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Sensible Column Names and Values6:12 with Alyssa Batula
In this video, we will explore more simple data fixes, including using sensible column names and values. We will stress the importance of using meaningful names for column headers and make string entries numeric codes.
Data Source Information:
National Health and Nutrition Examination Survey (NHANES) main site
NHANES 1999-2000 information
Body Measurements Documentation/Codebook
Python and Pandas Resources:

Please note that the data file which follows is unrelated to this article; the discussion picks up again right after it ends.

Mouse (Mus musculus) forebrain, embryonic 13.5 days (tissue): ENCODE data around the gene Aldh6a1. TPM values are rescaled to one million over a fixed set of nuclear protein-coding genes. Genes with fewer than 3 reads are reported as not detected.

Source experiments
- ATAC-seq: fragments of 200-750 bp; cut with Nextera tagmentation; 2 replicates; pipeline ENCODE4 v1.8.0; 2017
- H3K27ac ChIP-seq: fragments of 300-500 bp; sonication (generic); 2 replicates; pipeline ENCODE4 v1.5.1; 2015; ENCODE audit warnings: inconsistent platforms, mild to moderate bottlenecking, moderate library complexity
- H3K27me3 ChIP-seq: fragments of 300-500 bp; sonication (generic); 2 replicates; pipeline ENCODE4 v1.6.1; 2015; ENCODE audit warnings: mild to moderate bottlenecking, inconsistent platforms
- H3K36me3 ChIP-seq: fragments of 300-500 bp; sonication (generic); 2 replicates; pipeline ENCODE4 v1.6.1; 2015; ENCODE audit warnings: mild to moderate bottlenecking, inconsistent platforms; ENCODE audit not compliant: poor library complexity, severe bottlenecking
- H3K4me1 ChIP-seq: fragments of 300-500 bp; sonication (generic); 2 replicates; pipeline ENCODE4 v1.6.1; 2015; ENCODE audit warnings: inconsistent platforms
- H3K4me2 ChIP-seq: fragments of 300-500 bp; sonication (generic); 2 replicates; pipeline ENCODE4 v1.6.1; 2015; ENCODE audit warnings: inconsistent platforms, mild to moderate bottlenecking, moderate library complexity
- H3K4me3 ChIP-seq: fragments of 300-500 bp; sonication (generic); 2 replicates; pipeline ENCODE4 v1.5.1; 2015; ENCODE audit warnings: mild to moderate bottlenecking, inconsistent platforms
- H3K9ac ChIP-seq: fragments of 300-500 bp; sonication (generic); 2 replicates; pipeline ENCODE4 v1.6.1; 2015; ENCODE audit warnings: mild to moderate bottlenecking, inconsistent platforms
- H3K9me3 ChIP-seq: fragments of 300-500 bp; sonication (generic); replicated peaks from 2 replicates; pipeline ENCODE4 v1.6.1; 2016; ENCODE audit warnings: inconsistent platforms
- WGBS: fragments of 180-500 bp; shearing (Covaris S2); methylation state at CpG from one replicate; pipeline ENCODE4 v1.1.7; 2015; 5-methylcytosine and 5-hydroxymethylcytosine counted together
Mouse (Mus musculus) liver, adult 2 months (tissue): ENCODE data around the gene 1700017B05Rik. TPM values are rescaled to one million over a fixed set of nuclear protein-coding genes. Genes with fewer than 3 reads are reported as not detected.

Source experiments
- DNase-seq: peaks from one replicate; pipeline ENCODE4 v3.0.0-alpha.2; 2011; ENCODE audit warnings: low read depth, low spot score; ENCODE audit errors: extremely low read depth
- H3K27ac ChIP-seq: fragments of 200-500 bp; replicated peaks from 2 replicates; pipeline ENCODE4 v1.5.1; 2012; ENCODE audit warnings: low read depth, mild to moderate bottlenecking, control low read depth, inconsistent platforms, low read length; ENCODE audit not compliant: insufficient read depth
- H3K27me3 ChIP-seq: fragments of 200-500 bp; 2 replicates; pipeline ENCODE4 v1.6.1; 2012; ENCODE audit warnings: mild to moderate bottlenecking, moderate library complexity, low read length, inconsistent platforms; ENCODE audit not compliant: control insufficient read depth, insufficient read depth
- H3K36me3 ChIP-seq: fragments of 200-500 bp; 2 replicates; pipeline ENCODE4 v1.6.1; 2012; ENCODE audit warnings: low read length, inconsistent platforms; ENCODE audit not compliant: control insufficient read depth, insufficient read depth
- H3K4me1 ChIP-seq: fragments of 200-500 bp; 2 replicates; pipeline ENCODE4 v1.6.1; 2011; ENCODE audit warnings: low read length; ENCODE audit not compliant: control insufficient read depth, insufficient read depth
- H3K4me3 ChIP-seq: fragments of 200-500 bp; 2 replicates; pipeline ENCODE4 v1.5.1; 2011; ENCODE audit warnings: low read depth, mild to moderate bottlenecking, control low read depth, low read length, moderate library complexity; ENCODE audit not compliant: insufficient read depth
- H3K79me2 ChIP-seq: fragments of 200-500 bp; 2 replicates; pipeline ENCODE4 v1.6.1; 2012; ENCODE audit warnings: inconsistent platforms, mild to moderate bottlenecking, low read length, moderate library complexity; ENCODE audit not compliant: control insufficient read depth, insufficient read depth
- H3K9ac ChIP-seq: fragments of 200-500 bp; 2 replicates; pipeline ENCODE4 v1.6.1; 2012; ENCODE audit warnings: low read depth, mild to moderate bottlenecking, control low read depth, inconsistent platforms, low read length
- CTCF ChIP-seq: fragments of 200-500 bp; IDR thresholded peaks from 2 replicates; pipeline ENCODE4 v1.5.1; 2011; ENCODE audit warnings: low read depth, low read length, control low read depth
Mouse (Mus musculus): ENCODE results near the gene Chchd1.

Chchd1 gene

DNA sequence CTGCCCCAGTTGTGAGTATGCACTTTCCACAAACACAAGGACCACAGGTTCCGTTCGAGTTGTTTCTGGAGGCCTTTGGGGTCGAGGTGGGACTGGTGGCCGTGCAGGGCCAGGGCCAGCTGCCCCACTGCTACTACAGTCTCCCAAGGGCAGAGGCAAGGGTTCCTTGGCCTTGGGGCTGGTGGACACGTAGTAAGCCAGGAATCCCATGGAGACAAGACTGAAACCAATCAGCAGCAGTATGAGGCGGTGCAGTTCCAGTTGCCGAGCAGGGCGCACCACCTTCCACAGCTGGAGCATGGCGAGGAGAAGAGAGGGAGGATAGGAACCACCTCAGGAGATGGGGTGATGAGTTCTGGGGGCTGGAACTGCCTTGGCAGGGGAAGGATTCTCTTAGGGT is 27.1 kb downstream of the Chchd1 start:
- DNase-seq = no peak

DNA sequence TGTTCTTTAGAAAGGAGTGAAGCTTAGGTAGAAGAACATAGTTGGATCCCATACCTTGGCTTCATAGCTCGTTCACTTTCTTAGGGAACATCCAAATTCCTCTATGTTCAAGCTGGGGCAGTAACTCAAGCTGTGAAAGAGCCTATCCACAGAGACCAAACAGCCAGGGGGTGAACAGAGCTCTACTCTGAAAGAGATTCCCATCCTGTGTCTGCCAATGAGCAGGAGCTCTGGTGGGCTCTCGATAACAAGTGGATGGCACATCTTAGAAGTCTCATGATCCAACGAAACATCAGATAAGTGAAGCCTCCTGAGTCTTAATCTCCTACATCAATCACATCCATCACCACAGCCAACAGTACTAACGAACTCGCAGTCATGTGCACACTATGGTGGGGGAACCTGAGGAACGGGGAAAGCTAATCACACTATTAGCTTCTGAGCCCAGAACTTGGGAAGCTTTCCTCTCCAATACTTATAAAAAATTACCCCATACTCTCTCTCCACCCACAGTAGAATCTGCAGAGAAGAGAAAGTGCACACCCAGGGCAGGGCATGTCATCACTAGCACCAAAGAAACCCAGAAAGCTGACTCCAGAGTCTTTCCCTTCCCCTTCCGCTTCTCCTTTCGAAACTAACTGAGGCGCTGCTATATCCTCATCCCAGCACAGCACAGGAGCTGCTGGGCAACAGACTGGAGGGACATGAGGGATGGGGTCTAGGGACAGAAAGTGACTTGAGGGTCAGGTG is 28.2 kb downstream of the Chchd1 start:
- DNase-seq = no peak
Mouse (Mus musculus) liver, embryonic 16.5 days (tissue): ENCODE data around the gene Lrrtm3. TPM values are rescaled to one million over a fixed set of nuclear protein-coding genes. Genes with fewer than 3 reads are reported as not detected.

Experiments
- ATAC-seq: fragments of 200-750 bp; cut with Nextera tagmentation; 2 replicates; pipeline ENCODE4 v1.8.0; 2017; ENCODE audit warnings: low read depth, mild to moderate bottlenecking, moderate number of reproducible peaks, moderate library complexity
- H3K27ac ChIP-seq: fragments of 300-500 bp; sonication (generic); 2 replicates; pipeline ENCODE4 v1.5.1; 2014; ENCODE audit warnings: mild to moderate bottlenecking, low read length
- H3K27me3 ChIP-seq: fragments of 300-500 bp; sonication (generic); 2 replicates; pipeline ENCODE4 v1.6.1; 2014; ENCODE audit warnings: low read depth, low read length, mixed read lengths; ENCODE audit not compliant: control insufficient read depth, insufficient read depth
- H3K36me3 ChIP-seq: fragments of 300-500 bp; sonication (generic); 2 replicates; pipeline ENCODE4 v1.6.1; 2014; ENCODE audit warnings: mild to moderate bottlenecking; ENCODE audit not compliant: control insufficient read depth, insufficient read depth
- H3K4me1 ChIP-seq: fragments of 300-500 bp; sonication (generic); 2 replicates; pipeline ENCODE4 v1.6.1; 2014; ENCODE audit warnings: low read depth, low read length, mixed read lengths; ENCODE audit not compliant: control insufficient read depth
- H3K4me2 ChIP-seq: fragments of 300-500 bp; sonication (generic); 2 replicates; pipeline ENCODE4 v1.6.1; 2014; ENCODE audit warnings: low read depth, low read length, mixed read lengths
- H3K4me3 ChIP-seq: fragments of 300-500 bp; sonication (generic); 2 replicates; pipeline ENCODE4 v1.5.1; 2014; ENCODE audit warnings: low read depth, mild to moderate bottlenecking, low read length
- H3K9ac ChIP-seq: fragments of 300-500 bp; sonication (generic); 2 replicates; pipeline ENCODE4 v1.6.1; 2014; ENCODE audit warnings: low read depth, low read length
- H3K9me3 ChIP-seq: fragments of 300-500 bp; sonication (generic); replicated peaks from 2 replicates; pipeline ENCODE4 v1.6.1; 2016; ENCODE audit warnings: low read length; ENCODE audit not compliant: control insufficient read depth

In the last lesson, we saw how much trouble white space and 0:00 typos can cause in a data set. 0:03 A simple typo or extra space in a entry can cause our computers to think 0:05 two entries are different when they should really be the same. 0:09 One way of getting around this is to use code values for 0:12 entries instead of text strings. 0:16 Using a numerical code can eliminate most spelling and white space issues. 0:18 So let's take a look at our data set and 0:23 replace all of our string entries with numeric codes. 0:24 If you don't have your data set from the previous lessons, 0:28 you can download the one I'll be using through the link in the teacher's notes. 0:31 The links to the codebooks for 0:35 the original data sets are also available in the teacher's notes, 0:36 as well as a Jupiter notebook with all of the code I'll be using during this video. 0:40 Take a moment to pause this video and make sure that you have the data files. 0:44 Open the data set codebooks and set up your environment the way you want it. 0:48 Remember, you can slow down or pause the video at any point if you need more time 0:53 to go over some code or finish typing. 0:58 First, let's load in the pandas library again, and 1:00 then we can use it to load in our data file. 1:03 Now, let's replace the text entries with numeric codes for 1:12 the military status and citizenship status columns. 1:15 These are the same two columns we worked with in the last video 1:19 to fix the white space issues. 1:22 To find the codes to use, go to the Demographics codebook. 1:24 If you don't already have it open, there's a link to it in the teacher's notes. 1:27 To the right of the text entries, we can see a column called Code or Value. 1:31 We're going to be replacing the strings with these values. 1:35 First, we'll create a set of nested dictionaries like last time. 1:39 The first key is the code for the military status column. 1:42 Its value is a second dictionary where each key is the text string and 1:49 the value is the numeric code. 1:53 So we start with a key Yes and the value 1. 1:55 Then, key No and value 2. 1:59 Refused has code 7 and Don't know has value 9. 2:02 Now we can close the dictionary for military status and do the same thing for 2:10 citizenship status. 2:14 Citizen by birth or naturalization has a code of 1. 2:19 Not a citizen of the US has a code 2. 2:24 Refused is 7 and Don't know is 9. 2:29 And it's probably best if we remember all of our commas. 2:39 There we go. 2:51 You pass this dictionary into the replace method like we did in the last video. 2:53 Also, like the last video, we set the inplace argument to be True. 2:59 And now let's print out the unique entries for 3:05 these two columns using the unique method. 3:07 As we hoped, all of the string entries have been replaced with numbers. 3:22 Now we won't have to worry about typos or white space issues in these columns. 3:26 We've done quite a bit of replacing data entries with the replace method. 3:30 We can also change the names of columns with a similar rename method. 3:34 While coded entries are great for computers, they're harder to read and 3:38 understand. 3:41 What if we wanted to rename these two columns to a human readable string? 3:42 For this method, we use a single level dictionary. 3:46 Each key is the current column name and 3:48 the value is the text you want to replace it with. 3:50 Let's replace DMQLILIT with Veteran/Military Status, 3:53 And DMDCITZN with Citizenship Status. 4:04 To make the replacement, we pass this dictionary into the rename method. 4:11 And don't forget to set inplace to True again. 4:20 And we can view the columns to see that our changes were made. 4:24 We don't need to look at all the columns, but 4:27 we can see that ones we changed if we look at columns 10 through 15. 4:29 And there we are. 4:34 Nice, human readable columns. 4:35 We can use the replace and rename methods to go back and 4:39 forth between computer friendly coded values and 4:42 human readable string entries depending on which version we need for an analysis. 4:45 Now that we've changed some columns to coded values, 4:50 let's take another look at the column types. 4:52 Remember, we can use the dtypes object of our data frame to see what type each 4:55 row contains. 4:59 We can see that the columns for Veteran/Military Status and 5:07 Citizenship Status are now floats instead of objects as before. 5:10 This means we can now perform numeric operations on this data, 5:15 such as adding and subtracting values. 5:18 Whether or not mathematical operations are meaningful for 5:21 categorical data like this is a topic for another course. 5:23 Finally, remember to safe your modified data set, using the to_csv theme method so 5:27 you can use it in future lessons. 5:32 And now it's time for some practice on your own. 5:39 There's a link to a practice notebook in the teacher's notes, 5:41 which has some exercises for you to complete. 5:44 This notebook has instructions for two practice exercises. 5:46 First, convert all columns with string data 5:49 to use the coded values listed in the demographics codebook. 5:52 Then, change the two column names we modified 5:56 back to the coded values listed in the notebook. 5:58 Don't forget to save your data again when you're done. 6:01 Once you've completed these exercises, you'll be ready for the next lesson. 6:03 We'll be discussing when you can try to fix your data and 6:07 when it's best to take it out of the data set entirely. 6:09